091 AiA Performance with Zackary Chapple

00:00 2407
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01:52 - Zackary Chapple

02:02 - Performance; Metrics and Analytics

08:23 - Performance in Angular 1 vs Angular 2 Apps

09:43 - Mobile Performance

10:51 - Migration Work from 1 to 2

16:20 - Single-page Apps

21:00 - The RAIL Performance Model

21:42 - Speed; Efficiency

25:21 - HTTP 1.0/2.0

26:49 - Websockets

27:11 - Mobile Performance Testing

29:20 - Production Monitoring

Angular 2: Getting Started by Deborah Kurata (Lucas)Electron (Lukas)Flyover Country (Jules)Snapchat (Jules)#AskGaryVee: One Entrepreneur's Take on Leadership, Social Media, and Self-Awareness by Gary Vaynerchuk (Lukas)Betterment (Stephen)Upwork (Chuck)QuickBooks Online (Chuck)Crazy Egg (Zack)Grafana (Zack)

Transcript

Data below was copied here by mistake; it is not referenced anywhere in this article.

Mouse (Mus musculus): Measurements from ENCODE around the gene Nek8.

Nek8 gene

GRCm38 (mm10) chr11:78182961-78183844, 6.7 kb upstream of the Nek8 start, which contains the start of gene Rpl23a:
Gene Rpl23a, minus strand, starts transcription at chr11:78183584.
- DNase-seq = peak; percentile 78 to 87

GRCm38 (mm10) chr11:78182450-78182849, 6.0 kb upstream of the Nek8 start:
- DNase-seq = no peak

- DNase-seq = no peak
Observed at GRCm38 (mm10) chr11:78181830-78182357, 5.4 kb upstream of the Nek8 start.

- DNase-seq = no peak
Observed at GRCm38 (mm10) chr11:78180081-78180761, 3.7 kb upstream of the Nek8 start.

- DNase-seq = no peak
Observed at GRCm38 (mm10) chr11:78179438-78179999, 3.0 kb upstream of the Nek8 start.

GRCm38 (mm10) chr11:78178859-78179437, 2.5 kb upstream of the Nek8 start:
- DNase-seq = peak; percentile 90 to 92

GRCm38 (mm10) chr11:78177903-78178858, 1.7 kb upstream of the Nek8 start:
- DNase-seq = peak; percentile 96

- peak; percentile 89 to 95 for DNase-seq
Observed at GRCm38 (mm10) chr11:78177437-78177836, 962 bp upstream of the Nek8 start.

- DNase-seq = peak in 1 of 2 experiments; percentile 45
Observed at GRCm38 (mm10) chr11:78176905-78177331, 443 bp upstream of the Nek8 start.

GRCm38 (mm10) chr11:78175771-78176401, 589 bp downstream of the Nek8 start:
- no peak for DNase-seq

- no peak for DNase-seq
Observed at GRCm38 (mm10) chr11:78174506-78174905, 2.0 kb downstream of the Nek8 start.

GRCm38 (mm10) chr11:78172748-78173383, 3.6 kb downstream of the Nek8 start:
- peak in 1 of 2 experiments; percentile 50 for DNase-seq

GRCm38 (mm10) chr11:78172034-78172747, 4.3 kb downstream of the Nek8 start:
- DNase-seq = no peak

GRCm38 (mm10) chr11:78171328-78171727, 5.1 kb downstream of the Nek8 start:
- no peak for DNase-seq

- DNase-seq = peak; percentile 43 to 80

[This episode is sponsored by Hired.com. Every week on Hired, they run an auction where over a thousand tech companies in San Francisco, New York, and L.A. bid on JavaScript developers, providing them with salary and equity upfront. The average JavaScript developer gets an average of 5 to 15 introductory offers and an average salary offer of $130,000 a year. Users can either accept an offer and go right into interviewing with the company or deny them without any continuing obligations. It’s totally free for users. And when you’re hired, they also give you a $1,000 bonus as a thank you for using them. But if you use the Adventures in Angular link, you’ll get a $2,000 bonus instead. Finally, if you’re not looking for a job but know someone who is, you can refer them to Hired and get a $1,337 bonus if they accept a job. Go sign up at Hired.com/AdventuresInAngular.]**[Ready to master Angular? Oasis Digital offers Angular Boot Camp, a three-day, in-person workshop class for individuals or teams. Bring us to your site or send developers to ours classes in St. Louis or San Francisco – AngularBootCamp.com.]****[This episode is sponsored by Telerik, the makers of Kendo UI. Kendo UI integrates seamlessly with both AngularJS 1.x and 2.0. It provides everything you need to integrate with AngularJS out-of-the-box bindings, component configuration, directives, template directives, form validation, event handlers and much more and yet Kendo UI tooling does not depend on AngularJS. So, if you want to use it with Angular or not that’s totally up to you. You can check it out at KendoUI.com]****CHUCK:  Hey everybody and welcome to episode 91 of the Adventures in Angular show. This week on our panel we have Jules Kremer. JULES:  Hey. CHUCK:  Lukas Reubbelke. LUKAS:  Yo, yo. CHUCK:  We've got Stephen Fluin who is also hanging with Jules and filling in. STEPHEN:  Hey there. CHUCK:  We also have Zack Chapple. ZACK:  Hey everybody. CHUCK:  Now Zack, do you want to introduce yourself really quickly? ZACK:  My name's Zack Chapple. I'm an architect here at CareerBuilder, an ng-conf speaker, and I'm also a member of the Angular CLI team. CHUCK:  Very cool. Now, what we have on the docket as far as our calendar goes is performance. So, not Angular CLI. I have to revisit that. Do you want to give us a little bit of background as far as what you've done on performance with Angular? ZACK:  Yeah, so one of the things I've been working on as part of my ng-conf talk was performance tuning not just around Angular but also for the browser itself, trying to write allocations that are performant but also how to quantify that performance. So, it's really easy to be theoretical about things but when you actually try to measure it that's where the rubber hits the road. CHUCK:  Now, are you talking Angular 1 or Angular 2 or the web in general or where are we at here? ZACK:  Mostly the web in general and Angular 1. Angular 2, hopefully I'll have some material around that maybe after it's released. CHUCK:  Gotcha. LUKAS: **So, [inaudible] know is really truly, how fast is fast? How do you even quantify that?**ZACK: **And that's one of the hard things to do, is to quantify what is fast. But I think one of my slides said [inaudible], it's that magical feeling that you get when things are just right. And I think that's different for everyone.CHUCK:  With more cow bell, right? LUKAS:  Right. Can you give me some metrics on what you look at? So, I'm thinking of Steve Souders. He has done a lot of really good talks on web performance. I use Sitespeed.io, a Gulp plugin, quite a bit. And so, if I'm doing something in a project it's pretty easy to drop that in as a Gulp plugin. You get a really good dashboard and you're going to have some agreed upon metrics that these are the best practices for performance. But I would love to hear your take from an Angular side what you look at and what you quantify and what those metrics are. ZACK:  Around the website itself, I tend to use stuff that runs in the browser rather than something that's more of a Gulp plugin. So, I use Perfmap and Performance-Analyser, are the two that I use that plug into Chrome pretty nicely. And those give me metrics around different parts of the page as well as request timings and stuff like that. But I've actually used Batarang quite a bit to do my Angular 1 performance testing. And I had a couple of slides around that, too. And that gave me some good information… sorry, I just got messaged asking to describe those two plugins. They are, one is Perfmap and it's offered by Umar. And that's a Chrome plugin. And the other is Performance-Analyser from Michael Mrowetz. And those two are both Chrome plugins. And then I use Batarang quite a bit for the Angular 1 stuff because it gives watcher counts and digest cycle timings and all that fun stuff. CHUCK:  So, what information do you get out of Perfmap and Performance-Analyser? ZACK:  A whole boatload of stuff. So, if you pull them up, the nice thing about the Performance-Analyser is it will actually break down how many requests your page has, the domains it's hitting, request for host, time to first byte, all the nitty-gritty performance API stuff that the browser has and you can dig in yourself. But it gives it to you in some nice graphs that make it easier to understand that you could share with people pretty quickly. CHUCK:  Very cool. And Performance-Analyser is kind of the same thing? ZACK:  Yeah, well that was Performance-Analyser. And then Perfmap gives you timings in a graph on the page that says if you have multiple components on a page or multiple, I don't want to call them portlets but multiple parts of a page, it will tell you which ones are the slow ones. And it gives timings for the low times of those individual components. CHUCK:  Gotcha. ZACK:  And I think Batarang took some of that and wrapped it for Angular 2 but that's more, it's still a work in progress. LUKAS:  Now, you found, is there a sweet spot in terms of how many watchers you have in a page or how many bindings? I know initially anecdotally it was 10,000 things on a page you could bind to before things started to get a little heavy. And there's actually a demo I did a long time ago, some balls bounding around the screen which became a performance demo of, “Hey, we're going to have these 10,000 balls flying around the screen and nothing really falls apart.” Do you have a sense of when, what that number may be? Or if you were just advising let's say your best friend over a beer, “Hey, you're doing this Angular app? Make sure you keep the watchers under this X number,” what would that be? ZACK:  So, the magic number that I've seen, at least in the apps I've worked on, is around 5,000. 10,000, it starts to get scary. But then we also had a page that was getting up to the 30 or 40 thousands. And that was particularly noticeable, even for the users. So, if you're not doing too much on the page and you just expect to go look at the data you could even go higher. But if you want to user to actually interact with that data then obviously you want that number to be lower. So, it really depends on what you're trying to achieve. But with Angular there is really no hard rule, right? CHUCK:  So, do you measure… I'm going to go back to Lukas's first question for a minute. So, do you measure all of this by feel? So, it feels fast enough. Or do you actually pull some hard numbers off of this? Like how responsive the backend is or how long it takes before it actually loads up and you can use it. I've heard a lot of metrics here. We actually had a talk at JS Remote Conf about web performance. ZACK:  And I think that's something that's kind of been missing. A lot of the places use New Relic or Splunk to do analytics around their API timings and how quick the APIs respond. And then there are people who look at the page speed and how fast the page took to render. But the side that they're missing is the interaction side for the user. Just because your API responds in five milliseconds it doesn't mean that that 25 meg response got down to the user in that speed. So, what I started to track, and it was actually really easy to do in Angular, is     how long are the XHR requests taking to come back? How long are the route changes taking to actually resolve and complete? And that's the sweet spot of performance that really matters I guess. If the responses are lazy loaded and all the assets are lazy loaded, you can get away with a lot of things. But if the user's navigation throughout the app is slow that's where it really hurts. JULES:  Hey Zack. ZACK:  Yes, Jules. JULES:  Hey, I have a question maybe going a slightly different direction. So, I know that you had written a lot of lines of code in Angular 1, written some fairly large apps. But I also happen to know from personal experience with you that you've delved into Angular 2 and you've started working on big apps with Angular 2. So, I'm curious how your experience with evaluating performance is different between writing Angular 1 apps and Angular 2 apps. ZACK:  It's been a little bit harder initially with Angular 2 simple because some of the stuff that I was using to measure wasn't there yet. So, especially the hooks I was working on with the router were not available in the new router yet. I was able to hack those in or I'd say monkey-patch those in and get it going again. But it wasn't quite the same because the component router behaves differently than we were using UI router in that other application. So, they behaved differently. So, it's not really an apples-to-apples comparison. And at the same time, watchers are gone, right? So, you have to completely change how you're measuring things. So, I'm looking to leverage zones quite a bit more when it comes to that. But I'm kind of waiting for things to land a little bit before I start reworking the library that I wrote to do a lot of this for me into an Angular 2 centric methodology. JULES:  Cool. CHUCK:  So, let's say that I have an application and I pull it up on my laptop. And it's fast. It's good. And then I pull it up on my phone and it's show and it's terrible. How do you start figuring that out? ZACK:  And that's where a lot of the stats and even Benchpress have some room for growth. Because Benchpress, which I think Igor worked on quite a bit, tests the speed of a component itself in isolation. But like you said, you have no visibility into the user's actual experience. So, that's where having those hooks into the app itself, and actual production usage comes into play. Because then you could start to look at the user's bandwidth. You could start to look at the render times and the component resolve times and actually figure out how fast the app is working in reality. And that's one of the other cool things that you could actually test because the performance API gives you all the information you need to get the user's bandwidth. So, that also gives you opportunities to tweak the experience to their bandwidth. JULES:  Hey Zack, I know that the topic was on performance. But I think one of the things that are interesting about you in particular and I'm fortunate to have had some days in a room with you, is that you are one of the first people who really embraced taking a large Angular 1 application and moving it to Angular 2. so, aside from just performance I wonder if you again as Lukas said were over beers with a friend – and I hope it's really good beer because otherwise I will judge you harshly – I'm wondering… CHUCK: [Laughs]ZACK:  So, no PBR. JULES:  No. No, PBR. Although I just got a canned beer for the first time in years last night. I haven't tried it yet. But they told me it's a great way to bring beer on big long hikes because then you can just smash down the can. So, I'm pretty excited to try it. ZACK:  Nice. JULES:  But anyway, my question was more to bring you to, because I think one of the things that you can give to our listeners is that experience you've had in doing a little bit of upgrade and migration work from 1 to 2. ZACK:  Yeah. So, as you can imagine, that application upgrade was, actually it's still in progress. It is quite an undertaking. It was over a quarter million lines of code and worked on by 80-some odd developers for one frontend application. And I guess the easiest way to start with that was actually with the CLI, because that gave us the patterns and it gave us all the infrastructure. So, we didn't really have to think about how to set up the application. So, we took the CLI and used that to create out components and to create a base app. And then we started working that back into our existing app and tweaking it to work. And eventually the entire app would then get refactored into the CLI. So, upgrades would be easier in the future. But that was our initial starting point. And we made sure that all of the files were fitting the patterns that we wanted to have in terms of structure and style guide. But, one of the things you have to keep in mind too is you can't, especially in big apps you can't just do a big bang approach. You have to figure out what your leaves are and then start from there. So, we went through and figured out what components we could do first. And actually, one of the things that we had our other developers working on in the meantime was moving to the 1.5 components. That way when we refactor them to the Angular 2 components it's just a step closer. And some groups were actually taking it so far as to moving them to TypeScript Angular 1.5 components. And then that made again the conversion even easier. CHUCK:  So, just to be clear you have a big app that you're converting from Angular 1 to Angular 2. Are you converting it now to Angular 2 or are you waiting for it to come out of beta? ZACK:  It's already in progress. And some parts should be in production shortly. And the other parts will hit as they're completing development. I don't think we're going to wait for production to flip that switch because we have enough confidence in the Angular team and there's been enough communication with the Angular team that we're very confident with what they're doing. That level of trust is something that I think the team has earned. And I believe in that wholeheartedly. CHUCK:  Yeah, I guess my hesitation just comes from the fact that since it is still in beta there are probably still pieces that are a little bit in flux. It seems like they've pretty well stabilized on the API so it should be a safe bet. But there's a little part of me that hesitates just a little bit just because it still has that beta flag on it. ZACK:  When you lock down versions of the stuff you could push and give yourself time to refactor, right? CHUCK:  Yeah, that's true. ZACK:  Because you're not going to have an npm install with a tilde or a carat in production. You're going to lock down those versions. And once you get to that point, you really don't have to worry about it, right? Because it's just the code going forward and you have time if you're following agile development to take a step back and refactor. And that's one of the advantages of the CLI is it generates stuff in the correct pattern and correct structure. So, as updates to the style guide come and the CLI updates, you'll be able to see those changes and then respond accordingly. STEPHEN:  So, maybe bringing it back to performance a little bit, one of the design goals of Angular 2 is to dramatically improve performance. Do you have any initial results? I know you mentioned your benchmarking tools haven't caught up yet. But just in terms of some of the user experiences that you're building as well as what you're seeing in the Chrome Dev Tools, any initial development there? ZACK:  Because the apps are so large, they're not all in Angular 2. So, there is actually, I hate to say this, a slight degradation in performance simply because you're running both simultaneously. There's more weight on the browser in terms of download size. But as the Angular 1 stuff gets pulled out we expect performance to increase quite a bit, because we're not pulling down both frameworks simultaneously. So, short answer is no, I haven't had a chance to see that yet. Long answer is, we know it's coming. And that's a tough topic, too. CHUCK:  Yeah. JULES:  It is a tough topic to keep the momentum going, especially given some of the changes to the tooling too. ZACK:  Right. CHUCK:  Yeah. ZACK:  And that's one thing I'm hoping will keep up. And I've tried to communicate with those groups as much as possible saying, “Hey, I'd really like to have the performance tuning stuff back into Batarang.” And I think I opened an issue on GitHub for that because they didn't put it in the Angular 2 version. And it's something that they're going to try to get into it. But they just haven't had time to yet. JULES:  Are you working with them on trying to implement that? I know you do a bunch of open source contributions. ZACK:  Yeah. I offered to help on that and they said that they're actually… something on the road map already so they're going to try and tackle it. JULES:  Cool. CHUCK:  So, one other question that I'm wondering about a little bit here is a lot of people are going towards single-page apps. And I hear all kinds of advice from people as far as getting that initial load time down. And so, what they usually… I've heard both ends. Load as much of it as you can into Angular or whatever your frontend framework is and then just get a skeleton loaded so that it loads really, really fast from the backend. And then it can get what it needs to fill in the blanks as it goes on the frontend. And then I've heard other people say yeah, but then you don't have a functional page until it makes five more requests to get more data or even just one more request that says give me all the data I need for the first renderer. Where do you come down on that for performance? Does it make more sense to side-load everything from the API and then just give people a framework page? Or do you do it the other way and load all the information in and then make the page come to live as you load the behaviors from Angular? ZACK:  So, I've actually seen all those approaches. And it really depends on what the experience you're trying to go for is. So, one of the ways the application I worked on when I came out to see Jules, they pulled down the vast majority of things on actually the login page. Then anything that was missing would get lazy loaded as needed and they used ocLazyLoad. And that helped a little bit with the size. But the same time, it just felt like it was still too large because it had to pull down a lot of stuff that there weren't able to lazy load like filters and a lot of the directives they wanted to still pull in because they had no idea when they might be leveraged. So, you had to pull it all in. I've seen people try to do some of that on the server in Angular 1 where they inline stuff on the server and then cache it. That actually I kind of like, and it leans more towards the Angular Universal pattern that's coming out where you can start compiling things and caching them on the server side. And I think that's going to help performance quite a bit. And I really look forward to actually starting to use that. But at the same time you don't want to have too big of that first hit. So, you don't want to have a five meg page you inlined the world and sent it down if the user doesn't have the bandwidth to handle that. And if they're not going to see any of that in the initial page view like the login or whatever, there's really no reason to do that. You should be able to just send in the simplest thing possible and then progressively load through web workers or whatever the rest of your content. And that's… CHUCK:  So, you just put up some spinners and say, “Hey, the rest of this is coming?” ZACK:  Well, hopefully you don't need to do that because login, that takes a period of time. You should be able to intelligently know what the next logical step is. And because you're doing analytics on your user and tracking of your users you know, logically my users go from page A to page B so I could start lazy loading page B while they're on page A. if they happened to go to C instead then maybe you have to throw up a spinner because you haven't got there yet. But if you start tracking your users' behavior and the path through the application, you can begin to lazy load in that order. CHUCK:  That's actually really interesting. Because I think a lot of times we don't think about the analytical part of this and we just, “Okay, well what's the technical solution to this?” as opposed to “Well, let's gather some information and then intelligently choose what we do and what we don't do for performance.” ZACK:  Yeah, that was actually one of my series of favorite slides as part of the ng-conf talk was we as developers, we imagine that we're creating the yellow brick road, right? And then what we kind of end up hoping for at the end of the day is more like Dora the Explorer where you can     go to these magical places and there are multiple ways to get there. You kind of have to find your route. But at the end what we usually end up with is a bowl of spaghetti and we're trying to hop from meatball to meatball. And what we really need to do is understand which meatballs they're trying to get to and at least try to make that trip a little bit shorter. JULES: [Chuckles] Those analogies were really funny. [Laughter]**CHUCK:  I know, right? JULES:  And you know that… CHUCK:  The analogy that I would create is you could pave a rode straight from Salt Lake City to Los Angeles but you'd wind up paving a road through a whole lot of nothing and people would probably detour to Las Vegas anyway. So, why not build the highway to Las Vegas and then to Los Angeles? JULES:  I guess you like Vegas. CHUCK: **Not particularly but that's the way the highway actually goes. [Chuckles]JULES: [Laughs]**ZACK:  Just wait for the Hyperloop. JULES:  Exactly. STEPHEN:  So, there are a lot of different ways of thinking and talking about performance. We've touched on a bunch of them in terms of page load time, responsiveness. So, Google actually has a framework for modeling that they call RAIL which looks at Response, Animation, Idle, Load. How do you think about performance? Are there different component that are more important to you? ZACK:  So, I think the time to first interaction is what I consider one of the key things around performance. When can a user actually do something on my page? And the performance API built into the browser actually has that. So, that's something that I try to leverage as much as possible. I actually haven't seen RAIL yet. I'm actually going to take a peek at that after this. CHUCK:  Yeah, I dropped a link in the chat for the show notes. So, can performance… when we talk about performance we're usually talking about speed. And so, if you have too many different objects in memory that you have to sort through or page through or whatever, iterate over, then a lot of times that can cause some slow-downs. I think the classic performance in Angular 1, we start talking about watchers and how many watchers do you have? And how long does it take for everything to update itself and go through that loop as many times as it has to? But can you also for example have memory problems that slow things down? In other words, I remember when I was doing low-level programming, operational/operating systems type programming you'd actually have to page out memory and stuff like that. Do you run into that kind of thing where you hit up against a memory barrier with your applications and have to deal with that? ZACK: **On one of our pages that would get into the 40, 50 thousand watchers and the [inaudible] I think that's what was happening. But it was really hard to track down because the page would just stop responding. And so, it was really hard to actually test. But we did figure out how to cut those watchers down. That did drop that memory pressure. At least that's what I'm assuming it was. Chrome is actually one of the few browsers that implemented the memory part of the user timing, user performance API. So, they're the only ones that support that right now. And that is something that you can track, the JavaScript heap size. And you can see how much of that's being used. But with Chrome being the only one to support it, it's not the easiest thing to use to profile your app. But I actually want to agree but disagree with the statement about speed is the only thing that comes to mind with performance. Because I think efficiency is also the other thing that we should look at, because like I was joking about Dora the Explorer. Performance is great if you have a fast and snappy app. But if you have to have 20 clicks to get to something valuable, that's not efficient. So, that also degrades performance but not in the way that you would usually expect. So, trying to optimize things to come down fast to the browser is one thing, but optimize things in such a way that your user gets to the value quickest I think is something that we need to really pay attention to.CHUCK:  So, what you're saying is instead of focusing just on how quickly can I get the data into the page, how quickly can I actually serialize the information from the data so that people can do stuff with it? Or deserialize it. ZACK:  Right. How quick can the user get to the data and how quick can the user get value out of the data, right? Because if I got to click through three accordions and four tabs to get to something I actually want to see, it doesn't matter how fast your page is because it's inefficient. And therefore it feels slow because it's cumbersome. CHUCK:  Okay. STEPHEN:  So, performance is about experience as well? ZACK:  Correct. CHUCK:  At this point you're not optimizing then for the computer's time. You're actually optimizing for the user's time. ZACK:  Right, because that's who we're really trying to target at the end, right? We're not servicing and we're not building things for computers. We're building them for people. And we need to take that interaction into effect. JULES:  No, no, no. we're building for computers. CHUCK: [Laughs]**JULES: **People are just [inaudible]. [Chuckles]CHUCK:  Hey, I for one welcome our robot overlords. JULES:  Ah. ZACK:  I'm very disappointed I didn't get to get in one of the self-driving cars while I was out there. So, maybe on the next trip we'll have to do that. JULES:  Well, we were just fortunate to have the Angular team lunch in which we also had these Ludicrous versus Insane tests slo-mo'd race off on the way back. ZACK:  That sounds safe. CHUCK: [Laughs]**JULES: **Well, self-driving. They stopped. [Inaudible]ZACK:  That's true. You know, one of the things we missed is the whole conversations around HTTP 1, part 1 versus 2. And that might be something we've… CHUCK:  Yeah, I keep hearing that. But I… ZACK: [Inaudible]**CHUCK:  I keep hearing like, “It's going to make it better because of this and that,” but are we ever actually going to get there? ZACK:  Well, a lot of… the browsers already support it. And there are pages already using it. It's been kind of held up by the CDNs and the people actually deploying the apps, right? CHUCK:  Okay. ZACK:  So, if you deploy your app in a way that supports HTTP 2 and your CDNs support it then you can actually start leveraging some of it for the users who happen to be on a browser that supports it. But an interesting thing is Akamai put out a really cool demo that shows the difference between HTTP 1.1 and 2 and it's something that I put inside my PowerPoint for this pre-ng-conf. But it's really dramatic when you look at how much faster the app can come down when you don't have to worry about the waterfall effect of you can only pull down five to ten assets at a time. And it also allows you to be more granular with how your app is broken up. So, then you can cache at the file level rather than having to cache at a bundle level. So then, if you make changes you can only bust the cache on one part of your app and the rest of it stays cached. So, that helps performance as well. So, you lose the bundles but you're not really losing anything because it comes down just as fast if not faster. STEPHEN:  And then along similar lines, what about WebSockets? Are you using any sort of WebSockets for performance reasons? ZACK:  I will with Angular 2. With Angular 1 I didn't have to because we just used what was available to us. But we're going to turn it on with Angular 2 and leverage what's natively available. I don't foresee writing any manually. I'm just going to use what comes with Angular 2. JULES:  One of the things Zack that you haven't talked about really is how the performance testing you do impacts mobile. And so, I'm curious if you have any experience there. ZACK:  So, with mobile one of the things that we often forget is it's not just the difference in screen size. A lot of times it's the difference in bandwidth. So, part of our performance testing is finding out what resolution the user's at that's well and good and allows us to do responsive design and we can progressively load images, right? But the other thing to be cognizant of is the user's bandwidth. And once we started testing that it was interesting to see that if a user's on Wi-Fi hey, we can send down bigger things than if they're on 3G. And once you have that information it becomes extremely powerful. Because then you can start to not just lazy load but just stop loading or not load something. Why send down a 4K image to someone who's on a phone that could handle it but doesn't have the bandwidth to handle it? So, just because it would look pretty doesn't mean that you should send it down. CHUCK:  Is that the only thing though? How does the fact that your phone usually doesn't have the computing power of your computer affect things? ZACK:  Well, you can start to do some of that. But a lot of the apps that we're actually working on are… at least the ones I've been working on are not big data apps in the sense that I'm looking at proteins folding and stuff, right? I'm looking at somewhat more simplistic data. And the phones these days can handle it. I have an iPhone 6 Plus and most people around me have S6's and stuff. So, the phones can handle it in terms of that. But like what you're saying though, we can scale it back for performance because you can watch the digest time, at least in Angular 1. One of the things that I found it useful to send back was not just the count of watchers but also how long the digest cycles took. So, once you have that information you can start to scale things back and maybe do some heavier restriction on how much data you send down. But then you start to possibly cause other issues because the user is having to make more requests, which can slow things down. So, it really depends on how you want your app to behave. CHUCK:  One other question I have is that it's one thing to monitor performance say in development or on staging. But how do you actually keep track of it on production? Do you have some kind of instrumentation that you install there as well? Or… ZACK: **So, I wrote a small library. I called it Heimdallr which that was fun because he watches over everything. And I used that to monitor applications in production. And it basically will just send those stats up to any arbitrary URL and allow you to do stats on it or do tuning on it. That proved pretty useful because it gave us a good chunk of information on how the app is actually behaving. There's a lot of room for growth in that in terms of how to leverage that data. But until you have the data you can't really decide what you want to do with it. So, that's the best way to do that. Because you can hook into all kinds of different things, at least in the 1.5 world. You're able to hook into the digest cycle and the watchers and be able to start tracking that. With Angular 2 I think it will be also easy. I just need to do some tweaks to accommodate for the changes [inaudible] and stuff.**CHUCK:  Alright, let's do some picks. Lukas, do you have some picks for us? LUKAS:  Sure, I do have some picks. My pick this week is actually Deborah Kurata did an Angular 2 Getting Started course on Pluralsight that I checked out last week. And I thought it was actually really quite well done. And I was really impressed with just the overall production value and the material and the content. I thought it was really, really quite good. So, big thumbs up to Deborah for putting out a great Angular 2 course on Pluralsight. And that is my pick one. Pick two is I'm doing an Electron workshop at ng-conf. And Electron is just amazing. So, you basically take any kind of web app and you can just wrap it in Electron and now you have a desktop app. And I think everybody should Electron all the things. And those are my picks for the week. JULES: **And just for a note, Deborah is also going to be at ng-conf speaking and she's awesome. So, [inaudible] check it out.CHUCK:  You should get a link in the show notes to the episode we had with her as well. LUKAS:  And if you're at ng-conf and you see Deborah, please give her a high five for being awesome. CHUCK:  Yeah. We are definitely coming up on ng-conf, aren't we? JULES:  Yes, we are. CHUCK:  Alright. While we're on the topic I guess I'll bring this up. We are going to be doing a meetup on the 5th. I don't have a location yet. If you go to AdventuresInAngular.com and sign up for the mailing list, I'm definitely going to be sending out an email letting you know where to go, where to meet up. It'll be close to the conference venue. And I shouldn't have any trouble lining that up since I'm actually here in Salt Lake. So, keep an eye out for that and we'll try and get the information posted in the show notes before the show comes out. But yeah, it'll be on the 5th. It'll be right after the last talk and we'll just miss the first little bit of the game night that night. Jules, do you have some picks for us? JULES:  I do, but first let me update on my pick from last week. CHUCK:  Oh yeah. JULES:  So, remember last week? CHUCK: [Chuckles]**JULES:  My pick was ThingsOrganizedNeatly.Tumblr.com. And so yes, we did in fact try to recreate the lucky charms organization. However, please not that once you touch about 10 lucky charms, your fingers end up completely saturated in stickiness. And so, we never succeeded. But it was a really valiant attempt. My picks this week are two. So first, most of you or some of you probably know that I actually live in Southern California but I work here in Angular's Mountain View headquarters. So, I am on a plane every Monday and every Wednesday. And I fly a little tiny airplane, seven-seater. And so, we fly a little bit low to the ground. And one of the things I'm always trying to figure out is what's underneath me. I'm afraid of flying so I spend the whole time looking out the window. And a new app came out this week called Flyover Country. And you can get it on iPhone and on Android apps. And I've been using it and it's freaking awesome if you're flying because it basically uses your GPS and it will tell you what's on the ground underneath of you. Not only will it tell you things like river names and mountain range names, but it will also tell you how old the sediment is that's underneath the view. And it's kind of weird to pull up your phone and all of a sudden see that there's 66 million year old sediment that you're flying over. It's a really cool app if you fly a lot. I highly recommend it. And my second pick is Snapchat. And really important because we're actually going to get an ng-conf filter for Snapchat courtesy of Tracy Lee. And I really thought I was old because I couldn't understand how to use Snapchat. So, I had to get my 15-year-old daughter to give me a lesson over the weekend. She's not a great teacher but I think I finally figured out at least how to do basic activity on it. So, Snapchat. We're going to be snapchatting at ng-conf. LUKAS:  Ooh, I want to jump in. I'm sorry. Don't get mad. I have another pick. Can I go? Is it cool? JULES: **Yes, you can go. [Chuckles]**CHUCK:  Lukas. LUKAS:  So, I just finished actually the book 'Ask Gary Vee' by Gary Vaynerchuk who's one of my favorite web guru marketing personalities. And he spends a lot of time talking about Snapchat and how it's really going to be the social media platform of the future, especially among teenagers. And really some interesting things. But 'Ask Gary Vee', that book is phenomenal. And if you even have an ounce of entrepreneurial spirit and hustle in your bones, go check that book out. Everything he says is amazing but this is easily his best book yet. CHUCK:  Yeah, we should see if we can, since we're a big show now, we should see if we can get Gary Vee to come on for a bonus episode and tell us all how to use Snapchat. LUKAS:  I will, I'll reach out to him. CHUCK:  Okay. Yeah. LUKAS:  And see if he can come on the show. CHUCK:  Yeah. Awesome. LUKAS:  Okay. CHUCK:  Stephen, do you have some picks for us? STEPHEN:  So, my pick would be Betterment. It's a service I just started trying out. I'm trying to actually get some control of my investments and 401Ks and things like that. JULES:  What is it? A website or a service? What is it? STEPHEN:  Oh. Yeah, so Betterment is a book. It's got a website and an app. The idea is that you tell it how you want to invest or basically what level of risk you want. And then it automatically puts you into those categories and buckets. And then you theoretically never need to look at it. Because I'm a big fan of the idea that savings of any kind are best kind of forgotten. JULES:  Okay, I'm going to check back in with you in five years and see how that ignorance of where your investment is, is going. STEPHEN:  Sounds good. CHUCK: **That is one heck of an Adventures in Angular follow-up right there. [Laughter]**CHUCK:  Five years. LUKAS:  Where are they now? CHUCK:  That's right. JULES:  We might be on Angular 6 by then or something like that. CHUCK:  Yup. STEPHEN: **We need a [inaudible] in five years.JULES:  Yeah. STEPHEN: [Inaudible] too.**CHUCK: Alright. I've got a couple of picks I'm going to throw out there. The first one, so I changed a few things. I'm still changing a few things with DevChat.tv and other aspects of the business that I've got going on over here. And I have to say that first of all I am addicted to Upwork now for getting crap done. You can find people at pretty much every range of price and experience you want. So for example, I just listed a job for some data entry and I'll get somebody, it doesn't have to be too terribly talented, can log into WordPress and enter stuff. But I've also hired a bookkeeper off of Upwork. She is not a couple of dollars an hour. She is also very talented and has done a terrific job for me. So, it's worked out really nicely. Also, our transcriptionists, if you're interested, are all hired on Upwork. So, super awesome stuff there. And I really just, really like the service. You sometimes have to be a little bit discerning about who you hire. But it's worked out really nicely. The other pick I have besides Upwork and the fact that I did find a really awesome bookkeeper that has made me very happy with the way this has all gone is QuickBooks Online. I tried it several years ago and I just was totally lost with it. And maybe this time my experience is better because I can just go ask my bookkeeper what's going on and she just tells me. Okay, click here, click here, click here. Okay, this is what you need to review. [Chuckles] And then yeah, then I look at it and we get it all fixed up right. Anyway, QuickBooks Online is my other pick. And I'm really liking it. Also on the avenue of Upwork I put up a job for video editors to see who I could get to edit the conference videos for the remote conferences and stuff. And interesting enough, I got 30 people that bid on the job and they all bid under 20 dollars for each video. So, I'm just trying them out. I hired 8 of them because I figured that was worth it to me to find somebody that I then had something I could pull out and say, “Yeah, I want the person who did this because it's awesome.” So anyway, really enjoying that. So, those are my picks. Zack, what are your picks?ZACK:  So, I have two as well, one of which is Crazy Egg. And that's actually something I love using to track user interactions and find out what people are actually doing on the application as well as just to provide another dataset. And the other is Grafana. And Grafana is a beautiful charting library that I'm using to track the analytics for everything from Google Analytics to the custom stuff that I'm sending up to Splunk. And I'm pulling it all into one dashboard and that uses Grafana. So, those are fantastic tools and I use them quite a bit. CHUCK:  Very cool. Well, we'll go ahead and start wrapping up this show. Say hi to all the folks at CareerBuilder for me. ZACK:  I will. CHUCK:  We'll wrap this up and we'll catch you all next week or at ng-conf. [Hosting and bandwidth provided by The Blue Box Group. Check them out at BlueBox.net]**[Bandwidth for this segment is provided by CacheFly, the world’s fastest CDN. Deliver your content fast with CacheFly. Visit CacheFly.com to learn more.]**[Do you wanna have conversations with the Adventures in Angular crew and their guests? Do you want to support the show? Now you can. Go to AdventuresInAngular.com/forum and sign up today!]**